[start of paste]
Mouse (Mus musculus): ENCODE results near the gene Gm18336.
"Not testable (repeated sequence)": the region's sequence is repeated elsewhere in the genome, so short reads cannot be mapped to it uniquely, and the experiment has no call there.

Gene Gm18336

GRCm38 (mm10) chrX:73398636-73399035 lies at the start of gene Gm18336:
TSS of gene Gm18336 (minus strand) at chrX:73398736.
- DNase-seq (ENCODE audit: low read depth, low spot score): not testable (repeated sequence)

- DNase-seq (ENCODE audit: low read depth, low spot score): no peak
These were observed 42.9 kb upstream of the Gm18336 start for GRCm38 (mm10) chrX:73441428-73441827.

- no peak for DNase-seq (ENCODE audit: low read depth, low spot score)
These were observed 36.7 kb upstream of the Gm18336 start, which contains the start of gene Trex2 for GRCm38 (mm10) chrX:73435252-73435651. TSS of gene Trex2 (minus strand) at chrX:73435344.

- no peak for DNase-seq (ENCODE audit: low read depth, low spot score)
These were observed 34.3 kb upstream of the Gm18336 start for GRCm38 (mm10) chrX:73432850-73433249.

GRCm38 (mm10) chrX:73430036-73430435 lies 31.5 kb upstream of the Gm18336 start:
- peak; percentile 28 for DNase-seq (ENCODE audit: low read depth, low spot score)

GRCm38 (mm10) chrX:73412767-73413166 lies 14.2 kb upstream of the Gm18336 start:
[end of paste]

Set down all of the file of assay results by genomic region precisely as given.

Mouse (Mus musculus): ENCODE results near the gene Gm18336.
"Not testable (repeated sequence)": the region's sequence is repeated elsewhere in the genome, so short reads cannot be mapped to it uniquely, and the experiment has no call there.

Gene Gm18336

GRCm38 (mm10) chrX:73398636-73399035 lies at the start of gene Gm18336:
TSS of gene Gm18336 (minus strand) at chrX:73398736.
- DNase-seq (ENCODE audit: low read depth, low spot score): not testable (repeated sequence)

- DNase-seq (ENCODE audit: low read depth, low spot score): no peak
These were observed 42.9 kb upstream of the Gm18336 start for GRCm38 (mm10) chrX:73441428-73441827.

- no peak for DNase-seq (ENCODE audit: low read depth, low spot score)
These were observed 36.7 kb upstream of the Gm18336 start, which contains the start of gene Trex2 for GRCm38 (mm10) chrX:73435252-73435651. TSS of gene Trex2 (minus strand) at chrX:73435344.

- no peak for DNase-seq (ENCODE audit: low read depth, low spot score)
These were observed 34.3 kb upstream of the Gm18336 start for GRCm38 (mm10) chrX:73432850-73433249.

GRCm38 (mm10) chrX:73430036-73430435 lies 31.5 kb upstream of the Gm18336 start:
- peak; percentile 28 for DNase-seq (ENCODE audit: low read depth, low spot score)

GRCm38 (mm10) chrX:73412767-73413166 lies 14.2 kb upstream of the Gm18336 start: